The 1950's had all-time catchers like Roy Campanella and Yogi Berra, and the 1970's had superstars like Carlton Fisk and Johnny Bench, but in the decade of the 1960's, there weren't any "all-time" catchers that could really keep company with the guys I mentioned earlier.
But it's not to say there weren't any good catchers.
For my "all-decade" team, my two backstops are the Tigers' Bill Freehan and the Braves Joe Torre.
Take a look at my card:
It's safe to say that between Berra and Fisk, Freehan was easily the best catcher in the American League.
With all the superstars on the filed during the decade, it's easy to forget that Freehan was an eleven-time all-star, five-time Gold Glover, and finished in the top-ten in M.V.P. voting three times, with a second place finish in 1968 behind teammate Denny McLain.
1964, his first full year in the Majors, was arguably his finest season, as he hit .300 for the only time in his career along with 18 homers and 80 R.B.I.'s.
But for the rest of the decade Freehan put up comparable numbers year after year, while taking are of a Detroit pitching staff that featured guys like McLain, Mickey Lolich and Earl Wilson.
He really was ahead of the rest of the pack as far as A.L. catchers during the decade.
Over in the National League, some of you may be surprised at my pick of Joe Torre as the catcher of the decade, but take a look at the guy's numbers and you'll see why.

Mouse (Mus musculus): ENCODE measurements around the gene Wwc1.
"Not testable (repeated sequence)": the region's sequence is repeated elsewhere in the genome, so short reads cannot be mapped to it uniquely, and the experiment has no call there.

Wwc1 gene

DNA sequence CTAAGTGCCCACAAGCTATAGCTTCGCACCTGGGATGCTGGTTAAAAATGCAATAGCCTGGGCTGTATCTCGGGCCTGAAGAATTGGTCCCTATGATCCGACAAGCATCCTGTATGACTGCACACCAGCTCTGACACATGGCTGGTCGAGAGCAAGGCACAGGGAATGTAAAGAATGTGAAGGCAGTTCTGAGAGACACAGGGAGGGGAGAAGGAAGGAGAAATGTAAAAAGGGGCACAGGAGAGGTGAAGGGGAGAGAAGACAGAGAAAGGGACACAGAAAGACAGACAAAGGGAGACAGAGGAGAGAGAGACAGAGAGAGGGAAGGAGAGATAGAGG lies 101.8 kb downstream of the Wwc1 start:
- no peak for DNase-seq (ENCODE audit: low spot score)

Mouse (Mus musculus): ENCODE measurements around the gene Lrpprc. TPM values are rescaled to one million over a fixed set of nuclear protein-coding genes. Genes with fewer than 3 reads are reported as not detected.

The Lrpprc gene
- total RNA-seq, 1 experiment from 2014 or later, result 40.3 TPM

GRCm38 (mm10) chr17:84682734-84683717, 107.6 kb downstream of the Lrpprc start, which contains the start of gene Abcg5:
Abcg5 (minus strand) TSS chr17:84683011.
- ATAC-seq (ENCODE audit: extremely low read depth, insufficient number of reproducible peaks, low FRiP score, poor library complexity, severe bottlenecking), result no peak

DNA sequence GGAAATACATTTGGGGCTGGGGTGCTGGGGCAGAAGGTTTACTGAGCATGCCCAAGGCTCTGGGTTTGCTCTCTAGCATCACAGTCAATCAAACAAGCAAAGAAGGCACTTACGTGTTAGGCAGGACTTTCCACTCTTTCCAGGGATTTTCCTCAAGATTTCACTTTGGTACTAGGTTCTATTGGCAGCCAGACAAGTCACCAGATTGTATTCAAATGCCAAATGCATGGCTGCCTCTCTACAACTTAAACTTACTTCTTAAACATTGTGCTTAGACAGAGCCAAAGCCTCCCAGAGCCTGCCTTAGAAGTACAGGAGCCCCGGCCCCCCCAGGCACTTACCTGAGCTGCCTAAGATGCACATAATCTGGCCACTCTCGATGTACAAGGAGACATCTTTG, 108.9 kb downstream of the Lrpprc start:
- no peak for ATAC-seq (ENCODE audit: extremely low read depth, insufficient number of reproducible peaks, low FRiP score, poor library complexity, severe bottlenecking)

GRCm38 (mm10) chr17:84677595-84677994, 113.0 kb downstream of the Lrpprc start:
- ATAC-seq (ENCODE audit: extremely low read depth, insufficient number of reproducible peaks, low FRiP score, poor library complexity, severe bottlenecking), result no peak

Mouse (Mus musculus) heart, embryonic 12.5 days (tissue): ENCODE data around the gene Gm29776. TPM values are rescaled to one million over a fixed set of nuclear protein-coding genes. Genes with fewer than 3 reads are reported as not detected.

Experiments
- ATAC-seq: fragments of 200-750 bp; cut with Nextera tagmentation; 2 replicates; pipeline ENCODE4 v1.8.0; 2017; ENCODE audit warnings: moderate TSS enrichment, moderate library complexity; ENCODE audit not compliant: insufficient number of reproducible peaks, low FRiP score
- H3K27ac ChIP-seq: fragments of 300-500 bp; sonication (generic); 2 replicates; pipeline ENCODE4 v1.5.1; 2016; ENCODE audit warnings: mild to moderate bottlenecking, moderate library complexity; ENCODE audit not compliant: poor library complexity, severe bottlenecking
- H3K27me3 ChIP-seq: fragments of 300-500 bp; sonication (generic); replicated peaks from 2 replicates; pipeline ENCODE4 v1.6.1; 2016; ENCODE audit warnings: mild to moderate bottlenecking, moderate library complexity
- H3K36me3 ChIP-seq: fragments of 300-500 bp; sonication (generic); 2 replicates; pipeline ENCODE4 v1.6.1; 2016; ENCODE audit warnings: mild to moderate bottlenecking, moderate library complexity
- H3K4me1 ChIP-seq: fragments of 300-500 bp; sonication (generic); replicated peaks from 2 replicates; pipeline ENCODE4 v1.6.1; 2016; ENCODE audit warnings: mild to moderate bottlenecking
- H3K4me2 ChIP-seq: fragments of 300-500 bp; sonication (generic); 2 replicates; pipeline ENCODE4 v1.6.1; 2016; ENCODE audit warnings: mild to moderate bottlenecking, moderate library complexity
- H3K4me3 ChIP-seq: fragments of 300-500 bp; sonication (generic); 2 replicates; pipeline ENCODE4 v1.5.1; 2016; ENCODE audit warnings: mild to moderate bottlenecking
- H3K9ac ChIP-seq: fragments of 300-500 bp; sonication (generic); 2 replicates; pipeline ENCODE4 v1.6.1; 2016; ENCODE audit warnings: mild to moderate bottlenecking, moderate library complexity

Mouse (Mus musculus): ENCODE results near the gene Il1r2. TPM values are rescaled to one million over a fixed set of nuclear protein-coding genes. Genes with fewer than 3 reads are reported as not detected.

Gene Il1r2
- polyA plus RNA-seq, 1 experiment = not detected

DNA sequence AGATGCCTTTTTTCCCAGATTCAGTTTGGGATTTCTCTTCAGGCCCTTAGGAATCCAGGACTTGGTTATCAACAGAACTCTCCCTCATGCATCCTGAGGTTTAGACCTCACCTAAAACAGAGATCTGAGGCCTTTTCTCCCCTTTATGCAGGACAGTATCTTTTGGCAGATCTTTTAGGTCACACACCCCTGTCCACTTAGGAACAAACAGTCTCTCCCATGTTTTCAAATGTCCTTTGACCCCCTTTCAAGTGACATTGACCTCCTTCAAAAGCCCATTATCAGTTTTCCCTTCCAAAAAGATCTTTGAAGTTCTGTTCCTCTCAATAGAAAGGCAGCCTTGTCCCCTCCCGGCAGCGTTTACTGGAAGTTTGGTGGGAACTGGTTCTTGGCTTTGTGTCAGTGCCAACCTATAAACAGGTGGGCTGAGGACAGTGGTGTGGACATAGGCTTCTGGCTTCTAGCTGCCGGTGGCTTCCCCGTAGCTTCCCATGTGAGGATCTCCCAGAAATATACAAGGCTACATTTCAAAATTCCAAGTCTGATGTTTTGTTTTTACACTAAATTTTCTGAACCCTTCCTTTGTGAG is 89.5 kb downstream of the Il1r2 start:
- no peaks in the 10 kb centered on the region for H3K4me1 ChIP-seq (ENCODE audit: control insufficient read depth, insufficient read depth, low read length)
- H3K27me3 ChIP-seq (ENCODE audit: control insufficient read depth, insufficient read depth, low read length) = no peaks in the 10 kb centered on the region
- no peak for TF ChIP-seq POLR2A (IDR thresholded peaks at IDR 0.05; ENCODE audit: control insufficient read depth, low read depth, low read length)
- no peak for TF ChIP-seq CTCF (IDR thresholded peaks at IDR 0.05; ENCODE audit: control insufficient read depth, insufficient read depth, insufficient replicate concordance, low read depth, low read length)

With a decade that didn't have that Campanella or Bench behind the plate, Torre outdistances other catchers in the league in my opinion.
A five-time all-star during the '60's, Torre had a couple of "monster" years that kind of get lost in history.
In 1964 playing for the Milwaukee Braves, Torre hit .321 with 20 homers and 109 runs batted in. He also chipped in 193 hits and 36 doubles. Not bad!
But in 1966, with the Braves relocated to Atlanta, Torre clubbed 36 home runs to go along with a .315 average and 101 R.B.I.'s.
Later on when he'd switch over to third base he'd win an M.V.P. with the St. Louis Cardinals, and tack on a few more excellent years at the plate, and it's those years that people generally remember Torre as a player.
But his catching days for the Braves organization were very good in their own right. yet easy to overlook.
Later on, as we all know, Torre would be inducted into the Hall of Fame as a manager in 2014 for his days leading the New York Yankees through their most recent dynasty in the late-90's/early-00's, along with taking the helm of the Mets, Braves, Cardinals and Dodgers as well between 1977 and 2010, finishing up with 2326 wins and four championship titles.
Next up on the all-decade parade, the first outfield slot, with a couple of future Hall of Famers: Carl Yastrzemski and Hank Aaron.